What I see: DT

For what it's worth, this will be an ongoing series of what I think needs to happen, or what I think will happen. For what I think needs to happen, I will obviously put out who, what and when I see as the best moves that are available at the time; for what I think will happen, it will be what I see as the moves that the Raiders will make, although I may or may not agree with them. So, let's get started with this installment, defensive tackle...

This is a position that was left in the lurch with the housecleaning that was necessarily done by Reggie; there was simply too much money tied up in underachieving players, with young emerging players then left out. It was a system that might have worked at one time, but it also hamstrung the team in it's ability to improve. It was not only this position that was the culprit; we saw it happen at others as well, such as WR and DB. The move to clear dead wood, dead money, and create cap room and flexibility was long overdue, but certainly hurt. The most difficult part for me to watch was in how thin the depth was; not that we did not have players, but that the overall production of our backups was so minimal for much of the year.

I will say that I thought that on the defensive line as a whole, our starters were not the worst in the league. Although they did not look impressive on paper, they were sufficient to have some early success. As the season wore on, however, most of the backups still didn't play more because they simply were not very effective, leaving starters on the field for extended periods. Not many teams are effective with not using a rotation to spell players, and we saw that our decent tackles wore down and had less effect over the course of the season; had they been able to be kept fresh, who knows how they would have played, or if they would still have faded. The assessment still has to be done, but I'll say that I am not angry at the players, which will affect how some people rate them.

Sims: Had a very solid year, and I would expect that he will be brought back. He really isn't a big sack guy, but can provide some pressure up the middle, and the occasional sack. He started more games than in any other year, with 16, and showed a surprising amount of stamina from a guy who had been just a rotational player in the past. Excellent pickup, and one that I hope that we can keep.

Walker: Had a decent year in regards to sacks, and there were some games that he played well in, but there were also games in which he disappeared. I think that McKenzie was hoping that he could show the same ability as Sims to be a starter, but I just don't think that is the type of player he is; not a knock, but just an observation. I see him (now) as really more of a rotational guy, and if he is brought back as that type of player, rather than being relied on as a starter, I wouldn't argue with his returning.

McGee: The only backup tackle that seemed to get better as the year went on; he didn't see the field much in the first half of the year, but made some starts as Walker wore down badly. The reason that he saw the field more is that he appeared to improve over the course of the season; he looks like he will be a solid rotational player, and may develop into a starter. Even if he doesn't end up starting, nice production from such a late pick.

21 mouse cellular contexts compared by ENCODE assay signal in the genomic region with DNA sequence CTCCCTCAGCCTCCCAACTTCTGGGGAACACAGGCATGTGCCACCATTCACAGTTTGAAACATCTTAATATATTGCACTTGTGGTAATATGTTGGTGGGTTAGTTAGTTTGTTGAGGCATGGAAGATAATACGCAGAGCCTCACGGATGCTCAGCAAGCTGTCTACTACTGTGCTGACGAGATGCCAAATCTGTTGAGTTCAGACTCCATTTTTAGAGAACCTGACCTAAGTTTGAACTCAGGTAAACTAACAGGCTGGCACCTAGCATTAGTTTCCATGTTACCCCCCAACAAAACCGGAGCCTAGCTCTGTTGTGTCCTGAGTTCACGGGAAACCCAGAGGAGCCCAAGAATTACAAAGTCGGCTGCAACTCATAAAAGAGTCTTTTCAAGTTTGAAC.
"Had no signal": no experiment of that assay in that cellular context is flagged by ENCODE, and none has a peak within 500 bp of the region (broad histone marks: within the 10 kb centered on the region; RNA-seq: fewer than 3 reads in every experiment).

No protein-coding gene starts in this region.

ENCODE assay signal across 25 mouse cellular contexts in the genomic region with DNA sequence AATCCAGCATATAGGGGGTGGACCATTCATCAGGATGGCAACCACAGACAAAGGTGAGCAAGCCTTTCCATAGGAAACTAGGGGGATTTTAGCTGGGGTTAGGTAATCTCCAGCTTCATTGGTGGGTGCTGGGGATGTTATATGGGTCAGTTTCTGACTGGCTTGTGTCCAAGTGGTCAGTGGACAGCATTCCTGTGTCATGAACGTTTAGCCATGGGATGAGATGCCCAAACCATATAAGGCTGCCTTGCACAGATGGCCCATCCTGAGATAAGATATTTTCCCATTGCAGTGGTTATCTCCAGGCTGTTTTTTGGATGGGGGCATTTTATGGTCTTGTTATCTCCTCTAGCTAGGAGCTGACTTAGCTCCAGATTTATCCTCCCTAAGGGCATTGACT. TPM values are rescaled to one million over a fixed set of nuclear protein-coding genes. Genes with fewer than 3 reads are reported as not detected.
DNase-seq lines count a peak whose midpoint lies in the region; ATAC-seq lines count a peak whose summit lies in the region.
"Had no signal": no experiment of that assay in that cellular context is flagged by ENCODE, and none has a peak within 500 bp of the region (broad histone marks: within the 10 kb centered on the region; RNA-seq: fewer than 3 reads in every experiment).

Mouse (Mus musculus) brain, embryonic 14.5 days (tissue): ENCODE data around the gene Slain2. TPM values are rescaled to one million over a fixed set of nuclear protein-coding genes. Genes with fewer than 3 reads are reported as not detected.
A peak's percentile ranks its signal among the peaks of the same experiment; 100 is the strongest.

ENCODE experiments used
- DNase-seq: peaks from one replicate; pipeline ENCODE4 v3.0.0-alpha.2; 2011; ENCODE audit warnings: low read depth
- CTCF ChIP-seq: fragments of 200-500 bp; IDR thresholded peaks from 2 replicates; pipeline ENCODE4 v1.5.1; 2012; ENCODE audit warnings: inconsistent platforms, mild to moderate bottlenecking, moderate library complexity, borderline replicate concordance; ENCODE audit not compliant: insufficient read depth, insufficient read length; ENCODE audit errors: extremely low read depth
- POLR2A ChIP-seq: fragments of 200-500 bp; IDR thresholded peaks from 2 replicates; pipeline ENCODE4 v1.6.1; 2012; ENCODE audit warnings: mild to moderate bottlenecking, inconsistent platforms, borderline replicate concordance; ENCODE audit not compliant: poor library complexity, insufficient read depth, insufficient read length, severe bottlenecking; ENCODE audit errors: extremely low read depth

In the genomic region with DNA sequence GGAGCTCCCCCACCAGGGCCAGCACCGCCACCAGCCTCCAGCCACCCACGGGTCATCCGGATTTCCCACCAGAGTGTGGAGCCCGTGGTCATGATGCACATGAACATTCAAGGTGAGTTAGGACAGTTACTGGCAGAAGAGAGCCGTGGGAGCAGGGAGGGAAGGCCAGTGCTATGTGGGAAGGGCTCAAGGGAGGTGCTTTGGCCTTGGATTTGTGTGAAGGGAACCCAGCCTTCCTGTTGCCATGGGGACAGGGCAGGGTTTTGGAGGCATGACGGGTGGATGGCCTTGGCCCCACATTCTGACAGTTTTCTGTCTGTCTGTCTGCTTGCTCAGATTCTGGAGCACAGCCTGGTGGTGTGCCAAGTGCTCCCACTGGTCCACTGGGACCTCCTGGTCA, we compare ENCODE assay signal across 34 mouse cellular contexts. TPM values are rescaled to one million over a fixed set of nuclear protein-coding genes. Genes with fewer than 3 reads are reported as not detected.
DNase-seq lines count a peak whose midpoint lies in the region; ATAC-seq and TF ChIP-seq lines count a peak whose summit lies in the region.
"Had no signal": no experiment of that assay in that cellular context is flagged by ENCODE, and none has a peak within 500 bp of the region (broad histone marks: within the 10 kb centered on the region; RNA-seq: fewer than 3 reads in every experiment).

Muir: I was hoping for more out of Muir; he had had some decent seasons in Indianapolis, if nothing special, so I thought that he may be a more effective player than he was. He was okay, but really seemed to play in bursts; show up nicely here, disappear there, some more nice work, then nothing again. A somewhat inconsistent, streaky player, it makes me wonder if it was because he has already peaked as a player, or if he was having trouble picking up the system (although that didn't seem to be an issue for other DT's). I would think that the answer to that would determine if he is brought back, or not.

Lumpkin: Basically just an emergency body; I wouldn't think he would be back as much more than a camp body. In instances like this, it will be whatever the coaches saw or thought of him on practice, which would be foreign territory to me.

Carter: Everything I've read indicates that he has some physical talent, but that he doesn't always play to it. Seeing that he has been in the league for three years and has little to show for it, I'd say that the light is not likely to come on, but that is why you sign guys to reserve/futures contracts; he is worth a low-risk gamble that will not cost much if it doesn't pan out.

Troup: Another reserve/futures contract signing that I find intriguing. Troup was doing fairly well in Buffalo until he hurt his back; I believe that he had some disk problems. He was well-regarded coming out of college, played well enough in Buffalo but not outstanding, and his injury resulted in his eventually being released (I believe it was going to take two years to rehab). He is a run stuffing DT, and doesn't provide much in the way of a pass rush, but it will be interesting to see if he was able to get over his back issues; if he gets back to what he was doing before, a solid backup, probably not a starter, but has the possibility.

Solid depth was more of an issue than anything else with this unit; it faded as the year went on. Still, the run defense was decent, ranking 13th on Pro Football Reference. More carries against than average, but fewer average yards; more TD's given up than the average, but less YPC. It seems to be more a function of poor field position than poor play. Yes, there were some games that the run defense was gashed, but overall, not a bad effort from the interior defensive line, especially given the last five years or so.

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